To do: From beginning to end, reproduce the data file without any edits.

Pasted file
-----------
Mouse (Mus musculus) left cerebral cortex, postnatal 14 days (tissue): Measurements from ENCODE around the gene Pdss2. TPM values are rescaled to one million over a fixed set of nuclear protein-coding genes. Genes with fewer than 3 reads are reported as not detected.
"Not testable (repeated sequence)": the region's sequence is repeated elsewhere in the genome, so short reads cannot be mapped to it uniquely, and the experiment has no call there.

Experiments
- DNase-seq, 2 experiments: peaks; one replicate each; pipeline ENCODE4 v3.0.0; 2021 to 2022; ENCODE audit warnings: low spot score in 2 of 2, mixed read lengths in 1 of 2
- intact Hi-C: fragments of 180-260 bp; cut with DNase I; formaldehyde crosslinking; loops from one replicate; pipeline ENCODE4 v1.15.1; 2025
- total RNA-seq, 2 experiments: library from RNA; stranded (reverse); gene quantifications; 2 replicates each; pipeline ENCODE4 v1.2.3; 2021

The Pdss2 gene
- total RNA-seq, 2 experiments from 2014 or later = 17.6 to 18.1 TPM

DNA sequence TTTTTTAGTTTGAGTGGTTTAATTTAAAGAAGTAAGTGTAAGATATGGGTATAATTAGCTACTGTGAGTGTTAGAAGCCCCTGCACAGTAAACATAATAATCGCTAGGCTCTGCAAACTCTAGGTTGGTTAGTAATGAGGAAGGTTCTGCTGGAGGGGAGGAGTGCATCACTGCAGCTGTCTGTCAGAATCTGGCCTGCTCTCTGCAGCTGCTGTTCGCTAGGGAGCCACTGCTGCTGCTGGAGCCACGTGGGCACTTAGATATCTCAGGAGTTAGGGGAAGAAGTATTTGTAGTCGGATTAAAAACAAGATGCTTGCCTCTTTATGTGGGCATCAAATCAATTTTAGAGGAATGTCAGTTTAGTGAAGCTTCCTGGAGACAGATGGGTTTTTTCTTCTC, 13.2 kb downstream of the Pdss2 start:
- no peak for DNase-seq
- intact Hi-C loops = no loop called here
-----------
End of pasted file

Mouse (Mus musculus) left cerebral cortex, postnatal 14 days (tissue): Measurements from ENCODE around the gene Pdss2. TPM values are rescaled to one million over a fixed set of nuclear protein-coding genes. Genes with fewer than 3 reads are reported as not detected.
"Not testable (repeated sequence)": the region's sequence is repeated elsewhere in the genome, so short reads cannot be mapped to it uniquely, and the experiment has no call there.

Experiments
- DNase-seq, 2 experiments: peaks; one replicate each; pipeline ENCODE4 v3.0.0; 2021 to 2022; ENCODE audit warnings: low spot score in 2 of 2, mixed read lengths in 1 of 2
- intact Hi-C: fragments of 180-260 bp; cut with DNase I; formaldehyde crosslinking; loops from one replicate; pipeline ENCODE4 v1.15.1; 2025
- total RNA-seq, 2 experiments: library from RNA; stranded (reverse); gene quantifications; 2 replicates each; pipeline ENCODE4 v1.2.3; 2021

The Pdss2 gene
- total RNA-seq, 2 experiments from 2014 or later = 17.6 to 18.1 TPM

DNA sequence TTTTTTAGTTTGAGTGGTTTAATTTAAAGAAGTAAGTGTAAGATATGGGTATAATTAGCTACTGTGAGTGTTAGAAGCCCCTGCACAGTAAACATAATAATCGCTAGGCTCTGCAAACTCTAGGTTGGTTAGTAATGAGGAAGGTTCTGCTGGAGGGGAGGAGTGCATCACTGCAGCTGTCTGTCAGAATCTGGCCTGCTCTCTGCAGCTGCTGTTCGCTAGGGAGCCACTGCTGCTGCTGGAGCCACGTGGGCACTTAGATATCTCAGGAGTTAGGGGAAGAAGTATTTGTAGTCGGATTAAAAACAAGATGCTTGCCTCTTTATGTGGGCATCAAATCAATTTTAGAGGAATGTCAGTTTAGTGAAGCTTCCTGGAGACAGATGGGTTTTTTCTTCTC, 13.2 kb downstream of the Pdss2 start:
- no peak for DNase-seq
- intact Hi-C loops = no loop called here